Debt and Your Home
Debt is often described in negative terms. But borrowing money, or ‘taking on debt’, isn’t necessarily a bad thing. Manageable debts, that you can comfortably pay back over an agreed period, are often necessary in order to take that next step in life.
It’s only when debt repayments become unmanageable or unaffordable that debt becomes a problem.
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Debt & Your Home
Your home is probably your most important asset, so protecting it takes high priority. If you are struggling with debt, you might be worried about what could happen to your home. Fortunately, many debt solutions minimise the risk of losing your home, whether you own it outright, pay a mortgage, or rent. At Creditfix, our friendly advisors will talk you through how you can best protect your home when dealing with debt.
IVA's, Trust Deeds & your home
One of the main advantages of Trust Deeds and Individual Voluntary Arrangements (IVAs) is that, assuming you stick to the terms of your plan, you are able to retain your home. This is not the case with sequestration or bankruptcy, which will usually involve selling any property you own and repaying creditors with the profits.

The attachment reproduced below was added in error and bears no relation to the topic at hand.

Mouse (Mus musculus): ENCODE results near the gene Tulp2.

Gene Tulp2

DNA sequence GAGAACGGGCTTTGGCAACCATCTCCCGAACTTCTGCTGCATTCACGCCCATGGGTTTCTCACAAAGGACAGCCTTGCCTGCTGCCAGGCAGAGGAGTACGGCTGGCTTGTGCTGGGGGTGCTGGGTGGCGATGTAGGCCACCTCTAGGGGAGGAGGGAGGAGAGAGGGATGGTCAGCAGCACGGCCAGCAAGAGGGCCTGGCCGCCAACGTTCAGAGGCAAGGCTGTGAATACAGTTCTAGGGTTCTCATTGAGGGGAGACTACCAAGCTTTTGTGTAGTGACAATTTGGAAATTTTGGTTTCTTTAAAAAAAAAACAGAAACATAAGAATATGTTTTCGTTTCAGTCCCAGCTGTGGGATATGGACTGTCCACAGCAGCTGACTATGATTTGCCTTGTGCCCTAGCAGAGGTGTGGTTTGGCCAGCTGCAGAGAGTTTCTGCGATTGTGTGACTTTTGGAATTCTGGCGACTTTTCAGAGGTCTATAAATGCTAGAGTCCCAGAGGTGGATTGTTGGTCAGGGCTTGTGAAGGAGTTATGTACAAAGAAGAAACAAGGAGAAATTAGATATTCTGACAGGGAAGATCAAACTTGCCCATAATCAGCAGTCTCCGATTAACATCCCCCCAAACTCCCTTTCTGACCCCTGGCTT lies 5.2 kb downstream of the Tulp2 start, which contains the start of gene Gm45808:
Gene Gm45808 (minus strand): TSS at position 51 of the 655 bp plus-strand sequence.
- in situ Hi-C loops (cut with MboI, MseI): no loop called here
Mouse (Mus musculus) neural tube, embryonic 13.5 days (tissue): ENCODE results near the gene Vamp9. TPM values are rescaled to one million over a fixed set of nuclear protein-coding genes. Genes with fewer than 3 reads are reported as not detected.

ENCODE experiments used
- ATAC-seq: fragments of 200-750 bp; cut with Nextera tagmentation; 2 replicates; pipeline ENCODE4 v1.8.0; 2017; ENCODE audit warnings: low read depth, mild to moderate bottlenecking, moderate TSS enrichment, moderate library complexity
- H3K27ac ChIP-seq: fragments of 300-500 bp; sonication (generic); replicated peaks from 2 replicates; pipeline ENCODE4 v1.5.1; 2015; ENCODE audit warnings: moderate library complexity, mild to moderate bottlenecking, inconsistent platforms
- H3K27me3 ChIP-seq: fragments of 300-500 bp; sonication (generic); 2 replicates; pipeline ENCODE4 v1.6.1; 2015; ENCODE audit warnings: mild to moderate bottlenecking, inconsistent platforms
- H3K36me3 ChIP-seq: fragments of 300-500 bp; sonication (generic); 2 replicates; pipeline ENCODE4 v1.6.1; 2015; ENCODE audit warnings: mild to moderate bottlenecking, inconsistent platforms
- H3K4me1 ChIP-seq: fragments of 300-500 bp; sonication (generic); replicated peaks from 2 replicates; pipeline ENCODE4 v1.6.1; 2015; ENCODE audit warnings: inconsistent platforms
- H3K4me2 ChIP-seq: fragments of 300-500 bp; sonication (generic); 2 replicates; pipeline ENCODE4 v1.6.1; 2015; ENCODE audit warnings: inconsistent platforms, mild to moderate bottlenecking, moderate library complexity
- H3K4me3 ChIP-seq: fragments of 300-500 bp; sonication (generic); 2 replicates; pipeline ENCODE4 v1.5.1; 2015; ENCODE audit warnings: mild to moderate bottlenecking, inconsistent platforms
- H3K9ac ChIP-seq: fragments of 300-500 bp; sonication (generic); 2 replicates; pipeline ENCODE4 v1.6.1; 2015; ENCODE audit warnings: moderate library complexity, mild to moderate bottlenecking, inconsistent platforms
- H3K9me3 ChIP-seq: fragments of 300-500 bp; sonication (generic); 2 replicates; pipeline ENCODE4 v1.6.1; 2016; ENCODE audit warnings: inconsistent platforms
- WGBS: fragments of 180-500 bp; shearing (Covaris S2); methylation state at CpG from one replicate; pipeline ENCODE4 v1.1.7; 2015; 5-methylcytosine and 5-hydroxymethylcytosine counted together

However, you may be required to release equity from your home as part of a Trust Deed or IVA. This means taking a step backwards in the process of paying off your mortgage, but does allow you to keep your home. The equity released will go towards paying your creditors.
Using your home for Debt Consolidation
It is possible to use the value of your home to help with your debt, but this can put your home at risk and should be considered carefully. If you have enough equity in your home to clear your unsecured debts, you might choose to release this by remortgaging the property. This is a viable solution for some people, but you could run the risk of losing your home if you find yourself unable to keep up with the adjusted mortgage payments.
IVAs and Trust Deeds should not affect your tenancy or ability to rent a property. Additionally, your landlord does not need to be informed that you have entered into a formal debt repayment plan. Rent arrears cannot usually be included in an IVA or Trust Deed, but the reduced monthly payments they entail can free up more income to cover essentials like rent. Your payments will be based on what you can afford each month, so could also take into account a rent arrears repayment schedule.
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